Comet ISON will light up the sky

This interplanetary visitor may be the brightest comet ever.

By Michael E. Bakich — Published: September 25, 2012

Comet C/2012 S1 (ISON) appears as a faint blob in this image taken at the Remote Astronomical Society Observatory near Mayhill, New Mexico. // Credit: E. Guido, G. Sostero, and N. Howes
About a year from now, Comet C/2012 S1 (ISON) probably will become the brightest comet anyone alive has ever seen. How bright it could get is currently the subject of vigorous discussion among planetary scientists and everyday comet-watchers.

Two astronomers, Vitali Nevski from Vitebsk, Belarus, and Artyom Novichonok from Kondopoga, Russia, discovered the comet on images they obtained September 21. They used the 16-inch (0.4-meter) Santel reflector of the International Scientific Optical Network, whose abbreviation — ISON — is now the Comet C/2012 S1's common name. When the two scientists found the comet, it glowed weakly at magnitude 18.8. As a comparison, it would take the light from more than 100,000 such comets to equal the faintest star visible to the naked eye from a dark site.

According to predictions, the comet will approach to within 0.012 astronomical units (1.1 million miles [1.8 million kilometers]) of the Sun at the end of November 2013. One astronomical unit (AU) equals the average distance between the Sun and Earth, about 93 million miles (149.7 million km). Then, in January 2014, the comet will approach to within 0.4 AU (37.2 million miles [59.9 million km]) of Earth.
Currently, Comet ISON glows around 18th magnitude in front of the stars of Cancer the Crab. In the second week of December, it will enter Gemini the Twins. Astronomy: Richard Talcott and Roen Kelly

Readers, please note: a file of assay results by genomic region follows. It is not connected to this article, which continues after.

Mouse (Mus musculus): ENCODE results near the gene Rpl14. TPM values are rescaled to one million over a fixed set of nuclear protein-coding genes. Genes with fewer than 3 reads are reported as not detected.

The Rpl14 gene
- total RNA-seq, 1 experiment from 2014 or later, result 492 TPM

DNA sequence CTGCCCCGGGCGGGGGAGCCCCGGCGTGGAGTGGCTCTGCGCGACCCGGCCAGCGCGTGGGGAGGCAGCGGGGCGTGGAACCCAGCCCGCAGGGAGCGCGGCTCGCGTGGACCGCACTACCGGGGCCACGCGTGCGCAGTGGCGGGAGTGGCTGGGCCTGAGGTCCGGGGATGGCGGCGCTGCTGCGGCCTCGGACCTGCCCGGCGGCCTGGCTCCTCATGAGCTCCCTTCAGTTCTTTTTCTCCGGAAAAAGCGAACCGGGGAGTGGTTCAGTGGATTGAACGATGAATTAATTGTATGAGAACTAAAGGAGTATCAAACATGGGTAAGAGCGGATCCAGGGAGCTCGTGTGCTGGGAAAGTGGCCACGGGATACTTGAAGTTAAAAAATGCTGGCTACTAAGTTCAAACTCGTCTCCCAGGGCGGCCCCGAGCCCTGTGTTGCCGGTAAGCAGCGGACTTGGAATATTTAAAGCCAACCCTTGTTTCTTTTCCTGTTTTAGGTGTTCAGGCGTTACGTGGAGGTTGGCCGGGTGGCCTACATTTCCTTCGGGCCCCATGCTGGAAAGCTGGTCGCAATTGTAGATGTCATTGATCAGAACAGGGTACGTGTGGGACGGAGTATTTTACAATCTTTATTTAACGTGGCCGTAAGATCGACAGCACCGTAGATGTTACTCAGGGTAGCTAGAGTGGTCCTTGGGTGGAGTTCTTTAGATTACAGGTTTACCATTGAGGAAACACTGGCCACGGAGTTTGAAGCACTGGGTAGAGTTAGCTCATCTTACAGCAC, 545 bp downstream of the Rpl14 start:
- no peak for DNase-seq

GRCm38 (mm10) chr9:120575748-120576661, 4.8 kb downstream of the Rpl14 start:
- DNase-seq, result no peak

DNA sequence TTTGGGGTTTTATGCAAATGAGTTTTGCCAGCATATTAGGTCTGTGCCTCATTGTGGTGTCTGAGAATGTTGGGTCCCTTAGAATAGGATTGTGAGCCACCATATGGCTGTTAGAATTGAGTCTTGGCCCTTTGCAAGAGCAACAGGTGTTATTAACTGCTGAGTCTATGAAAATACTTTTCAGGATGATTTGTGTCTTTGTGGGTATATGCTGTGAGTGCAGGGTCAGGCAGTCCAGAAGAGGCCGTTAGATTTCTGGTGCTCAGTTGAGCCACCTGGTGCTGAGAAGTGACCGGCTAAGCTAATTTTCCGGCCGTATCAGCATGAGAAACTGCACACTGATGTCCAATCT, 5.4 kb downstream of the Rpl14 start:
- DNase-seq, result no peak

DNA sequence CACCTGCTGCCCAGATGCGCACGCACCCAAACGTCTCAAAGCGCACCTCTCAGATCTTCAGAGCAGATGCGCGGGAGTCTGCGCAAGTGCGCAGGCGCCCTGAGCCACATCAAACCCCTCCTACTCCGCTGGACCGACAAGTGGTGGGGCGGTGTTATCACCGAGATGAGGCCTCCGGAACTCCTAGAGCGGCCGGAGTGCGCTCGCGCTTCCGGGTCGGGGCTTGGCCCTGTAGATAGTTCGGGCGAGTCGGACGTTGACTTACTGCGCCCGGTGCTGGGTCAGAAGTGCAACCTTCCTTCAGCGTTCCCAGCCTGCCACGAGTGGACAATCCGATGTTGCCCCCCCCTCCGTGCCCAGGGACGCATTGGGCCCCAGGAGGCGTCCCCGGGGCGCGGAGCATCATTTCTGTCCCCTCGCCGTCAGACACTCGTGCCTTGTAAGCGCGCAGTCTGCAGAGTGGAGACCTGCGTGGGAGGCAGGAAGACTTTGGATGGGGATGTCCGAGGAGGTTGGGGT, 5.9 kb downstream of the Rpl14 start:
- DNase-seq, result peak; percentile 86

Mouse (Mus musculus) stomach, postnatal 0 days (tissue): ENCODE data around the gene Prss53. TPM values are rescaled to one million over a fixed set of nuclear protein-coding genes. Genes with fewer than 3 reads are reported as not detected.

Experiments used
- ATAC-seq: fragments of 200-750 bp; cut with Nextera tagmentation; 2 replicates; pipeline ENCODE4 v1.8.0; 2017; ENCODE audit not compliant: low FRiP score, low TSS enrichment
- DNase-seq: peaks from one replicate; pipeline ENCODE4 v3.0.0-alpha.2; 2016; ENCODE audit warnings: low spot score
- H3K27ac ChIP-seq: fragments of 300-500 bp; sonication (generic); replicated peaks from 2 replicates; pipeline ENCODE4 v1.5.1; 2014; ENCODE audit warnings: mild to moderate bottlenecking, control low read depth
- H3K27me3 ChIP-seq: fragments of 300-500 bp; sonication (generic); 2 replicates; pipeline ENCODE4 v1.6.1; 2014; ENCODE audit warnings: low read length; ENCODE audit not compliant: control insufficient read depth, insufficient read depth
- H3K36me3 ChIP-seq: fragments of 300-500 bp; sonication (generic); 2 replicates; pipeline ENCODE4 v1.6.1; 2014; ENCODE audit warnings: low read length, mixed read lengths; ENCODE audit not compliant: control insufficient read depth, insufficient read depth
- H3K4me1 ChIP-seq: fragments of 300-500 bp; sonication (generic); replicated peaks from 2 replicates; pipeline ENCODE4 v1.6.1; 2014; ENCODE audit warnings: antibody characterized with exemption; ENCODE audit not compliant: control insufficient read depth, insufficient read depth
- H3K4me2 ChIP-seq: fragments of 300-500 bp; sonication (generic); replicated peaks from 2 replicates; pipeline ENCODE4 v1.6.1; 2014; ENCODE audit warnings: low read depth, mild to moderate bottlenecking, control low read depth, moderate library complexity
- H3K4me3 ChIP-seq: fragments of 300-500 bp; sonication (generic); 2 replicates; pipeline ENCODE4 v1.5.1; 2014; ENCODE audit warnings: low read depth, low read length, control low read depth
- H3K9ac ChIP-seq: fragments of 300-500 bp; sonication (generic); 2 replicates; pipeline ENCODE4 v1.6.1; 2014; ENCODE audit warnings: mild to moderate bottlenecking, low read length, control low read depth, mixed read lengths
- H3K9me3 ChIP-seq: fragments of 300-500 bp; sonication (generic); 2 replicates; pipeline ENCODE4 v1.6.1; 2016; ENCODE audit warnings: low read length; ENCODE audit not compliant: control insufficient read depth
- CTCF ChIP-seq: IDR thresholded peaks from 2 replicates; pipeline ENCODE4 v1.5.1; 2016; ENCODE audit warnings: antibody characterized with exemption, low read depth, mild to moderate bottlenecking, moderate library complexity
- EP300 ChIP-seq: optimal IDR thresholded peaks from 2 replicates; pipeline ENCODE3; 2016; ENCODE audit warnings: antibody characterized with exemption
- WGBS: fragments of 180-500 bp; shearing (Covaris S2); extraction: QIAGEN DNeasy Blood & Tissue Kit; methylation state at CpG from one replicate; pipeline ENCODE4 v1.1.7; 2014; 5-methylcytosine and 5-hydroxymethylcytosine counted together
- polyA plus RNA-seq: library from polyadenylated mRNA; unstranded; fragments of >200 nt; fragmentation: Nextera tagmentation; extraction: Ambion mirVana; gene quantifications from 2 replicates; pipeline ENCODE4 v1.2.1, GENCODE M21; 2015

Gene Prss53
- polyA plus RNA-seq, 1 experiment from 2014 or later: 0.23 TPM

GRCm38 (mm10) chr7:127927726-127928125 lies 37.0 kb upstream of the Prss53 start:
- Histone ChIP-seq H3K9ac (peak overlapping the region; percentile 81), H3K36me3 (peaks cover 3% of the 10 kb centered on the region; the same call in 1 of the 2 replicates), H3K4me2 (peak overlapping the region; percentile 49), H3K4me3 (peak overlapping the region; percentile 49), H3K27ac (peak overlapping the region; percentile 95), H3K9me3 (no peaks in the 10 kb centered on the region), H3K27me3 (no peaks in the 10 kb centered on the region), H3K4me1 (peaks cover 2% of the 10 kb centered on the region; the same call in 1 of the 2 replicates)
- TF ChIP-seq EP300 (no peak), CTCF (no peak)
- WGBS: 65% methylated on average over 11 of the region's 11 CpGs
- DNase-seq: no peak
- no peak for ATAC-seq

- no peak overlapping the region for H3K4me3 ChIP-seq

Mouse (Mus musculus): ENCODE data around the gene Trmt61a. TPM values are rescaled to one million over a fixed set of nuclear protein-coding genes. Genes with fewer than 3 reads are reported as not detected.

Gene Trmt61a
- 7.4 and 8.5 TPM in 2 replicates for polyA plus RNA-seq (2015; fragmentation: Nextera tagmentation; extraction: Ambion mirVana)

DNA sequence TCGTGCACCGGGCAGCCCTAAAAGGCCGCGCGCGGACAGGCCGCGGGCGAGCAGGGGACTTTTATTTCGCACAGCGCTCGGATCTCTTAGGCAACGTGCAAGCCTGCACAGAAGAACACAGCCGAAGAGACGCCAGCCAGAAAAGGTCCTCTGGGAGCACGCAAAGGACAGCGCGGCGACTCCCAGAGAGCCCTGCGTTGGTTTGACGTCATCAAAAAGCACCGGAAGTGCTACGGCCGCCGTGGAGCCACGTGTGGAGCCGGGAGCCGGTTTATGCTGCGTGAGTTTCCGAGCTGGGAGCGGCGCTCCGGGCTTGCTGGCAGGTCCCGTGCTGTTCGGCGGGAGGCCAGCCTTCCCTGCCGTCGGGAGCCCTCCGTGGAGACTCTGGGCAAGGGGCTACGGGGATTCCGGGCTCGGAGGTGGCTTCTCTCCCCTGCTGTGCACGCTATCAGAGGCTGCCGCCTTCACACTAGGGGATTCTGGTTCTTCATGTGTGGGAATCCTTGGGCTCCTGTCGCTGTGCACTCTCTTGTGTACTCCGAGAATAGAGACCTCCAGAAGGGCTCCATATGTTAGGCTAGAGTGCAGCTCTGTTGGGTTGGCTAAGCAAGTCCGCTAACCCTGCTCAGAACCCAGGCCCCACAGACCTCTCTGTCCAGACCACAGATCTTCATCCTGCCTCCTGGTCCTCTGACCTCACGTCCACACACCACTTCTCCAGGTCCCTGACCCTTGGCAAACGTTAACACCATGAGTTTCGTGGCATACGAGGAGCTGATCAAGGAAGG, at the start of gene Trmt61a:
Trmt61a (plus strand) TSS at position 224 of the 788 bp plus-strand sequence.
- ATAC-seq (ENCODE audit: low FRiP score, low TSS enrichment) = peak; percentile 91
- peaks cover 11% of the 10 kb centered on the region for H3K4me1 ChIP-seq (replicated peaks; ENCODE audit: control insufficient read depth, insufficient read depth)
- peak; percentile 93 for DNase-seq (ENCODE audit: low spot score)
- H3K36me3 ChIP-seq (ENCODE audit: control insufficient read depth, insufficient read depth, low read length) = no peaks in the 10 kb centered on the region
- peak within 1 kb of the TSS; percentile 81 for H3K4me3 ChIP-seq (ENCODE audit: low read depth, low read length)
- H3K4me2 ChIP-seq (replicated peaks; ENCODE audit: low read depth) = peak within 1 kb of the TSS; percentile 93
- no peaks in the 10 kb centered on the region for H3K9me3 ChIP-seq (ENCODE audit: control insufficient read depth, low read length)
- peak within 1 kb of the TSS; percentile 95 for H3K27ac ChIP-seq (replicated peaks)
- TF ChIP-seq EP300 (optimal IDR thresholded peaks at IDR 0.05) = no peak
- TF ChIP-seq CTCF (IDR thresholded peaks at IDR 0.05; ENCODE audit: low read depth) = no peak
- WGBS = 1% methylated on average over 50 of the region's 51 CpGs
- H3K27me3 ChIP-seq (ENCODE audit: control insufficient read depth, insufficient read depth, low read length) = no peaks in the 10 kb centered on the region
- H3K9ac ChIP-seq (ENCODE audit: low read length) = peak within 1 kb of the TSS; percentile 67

Regarding visibility, Comet ISON — currently 6.5° due east of the 1st-magnitude star Pollux in Gemini the Twins — is now bright enough for amateur astronomers with large telescopes to image. That said, the comet itself will not show much in the way of detail for several months. By late summer 2013, observers at dark locations should be able to spot the comet through small telescopes or possibly even binoculars. And sometime in late October or early November, C/2012 S1 should cross the naked-eye visibility threshold. From there, it may reach — or even exceed — the brightness of the Full Moon.

When the comet is closest to the Sun (a moment astronomers call perihelion), it may shine a dozen times as brightly as Venus, normally the brightest "starlike" object in the sky. Unfortunately, on that date it will lie only 4.4° north of our daytime star, and the Sun's glare may hide it from the view of casual observers.

Immediately after reaching perihelion, Comet ISON heads north. And while the comet fades as its distance from the Sun increases, it still should be as bright as Venus, but with a spectacular tail. Its position will allow observers all over Earth to see it, but those in the Northern Hemisphere will get the better views as Christmas approaches. In fact, on January 8, 2014, the comet will lie only 2° from Polaris — the North Star.

Astronomy will cover Earth's encounter with Comet C/2012 S1 (ISON) in great detail in the coming year. Stay tuned!

This article originally appeared on and is reprinted here with permission from Kalmbach Publishing.